My name is Chantalle Vincent and I am a senior Environmental Studies- Biology major History minor with an internship at Kooskooskie Commons in Walla Walla, Washington. Kooskooskie Commons is a local nonprofit which works to restore the ecosystems along rivers and collects data regarding the temperature, dissolved oxygen levels, fecal colloform, and other factors that indicate the water’s quality. Moving forward, as the seasons change and the rivers become more manageable, I will be continuing to collect this data of the Yellowhawk River and its many tributaries. Going back out into the field will also help us see if the recent flooding has been detrimental to the conditions of the many riparian restorations Kooskooskie Commons has worked on over the years. Both getting out to look at any possible damage up close, and then looking through data to understand the effects of flood events on the rivers, will be helpful. I am looking forward to the opportunity to continue collecting data and working with Kooskooskie Commons on rebuilding and protecting local riparian ecosystems.
Kooskooskie Commons also spends time ensuring that members of the Walla Walla community understand their work and the importance of rivers to greater ecosystems and the health of human populations. This past Thursday, March 5, Kooskooskie Commons helped fund and put on the film event “Stories of our Watershed” at the GESA Powerhouse Theatre to help further this goal. The event showed a series of short films dealing with a variety of water issues which directly impact communities, from the plight of salmon here in the Pacific Northwest to filter-feeding shrimp in the tropical rivers of Puerto Rico. Almost 150 people from the Walla Walla and Whitman communities, both those involved in protecting water and those completely new to the issues, came to watch the films and speak with the many organizations working on related topics throughout the area.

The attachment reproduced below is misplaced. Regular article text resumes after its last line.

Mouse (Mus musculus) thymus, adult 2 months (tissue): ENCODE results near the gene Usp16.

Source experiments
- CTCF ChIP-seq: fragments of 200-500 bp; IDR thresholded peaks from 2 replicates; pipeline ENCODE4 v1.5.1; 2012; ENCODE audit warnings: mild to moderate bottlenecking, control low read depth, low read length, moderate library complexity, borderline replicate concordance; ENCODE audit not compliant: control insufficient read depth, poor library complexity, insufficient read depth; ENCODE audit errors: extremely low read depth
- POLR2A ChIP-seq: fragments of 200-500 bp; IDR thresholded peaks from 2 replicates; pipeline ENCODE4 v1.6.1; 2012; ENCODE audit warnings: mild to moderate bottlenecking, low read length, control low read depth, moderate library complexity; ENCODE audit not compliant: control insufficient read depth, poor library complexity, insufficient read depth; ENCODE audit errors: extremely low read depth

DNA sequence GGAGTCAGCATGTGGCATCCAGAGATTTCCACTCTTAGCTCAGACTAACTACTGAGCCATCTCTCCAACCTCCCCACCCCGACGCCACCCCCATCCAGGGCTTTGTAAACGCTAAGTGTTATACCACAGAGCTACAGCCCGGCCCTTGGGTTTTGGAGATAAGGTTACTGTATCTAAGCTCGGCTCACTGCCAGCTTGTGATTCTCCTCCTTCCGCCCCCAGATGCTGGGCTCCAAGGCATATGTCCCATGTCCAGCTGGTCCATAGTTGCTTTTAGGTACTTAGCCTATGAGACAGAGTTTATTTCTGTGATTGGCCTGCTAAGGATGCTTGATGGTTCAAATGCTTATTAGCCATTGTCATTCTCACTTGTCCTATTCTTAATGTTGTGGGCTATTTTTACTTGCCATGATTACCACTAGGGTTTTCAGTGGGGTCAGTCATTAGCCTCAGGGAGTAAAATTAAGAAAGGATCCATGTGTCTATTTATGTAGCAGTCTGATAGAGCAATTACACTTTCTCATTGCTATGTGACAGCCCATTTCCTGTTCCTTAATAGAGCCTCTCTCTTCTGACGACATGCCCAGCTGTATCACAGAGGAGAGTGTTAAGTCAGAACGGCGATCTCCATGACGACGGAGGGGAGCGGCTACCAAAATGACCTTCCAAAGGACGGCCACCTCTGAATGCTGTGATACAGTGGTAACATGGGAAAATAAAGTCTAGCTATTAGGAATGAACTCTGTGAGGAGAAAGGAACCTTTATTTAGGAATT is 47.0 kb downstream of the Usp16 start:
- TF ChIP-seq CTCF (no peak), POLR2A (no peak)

Along with my supervisor, Judith Johnson, I spoke with attendees about the role of Kooskooskie Commons in riparian restoration around Walla Walla, and my own work collecting and managing water quality data. We were able to share some of our current data, through a brief PowerPoint presentation I put together, along with some of the organization’s greater goals and objectives. It was amazing to see the genuine interest from so many community members, all of whom appeared curious both about my work with Kooskooskie Commons and about the many issues portrayed in the films.
Experiences like Chantalle’s are made possible by the Whitman Internship Grant, which provides funding for students to participate in unpaid internships at both for-profit and non-profit organizations. To learn how you could secure a Whitman Internship Grant or host a Whitman intern at your organization, click here or contact Assistant Director for Internship Programs Mitzy Rodriguez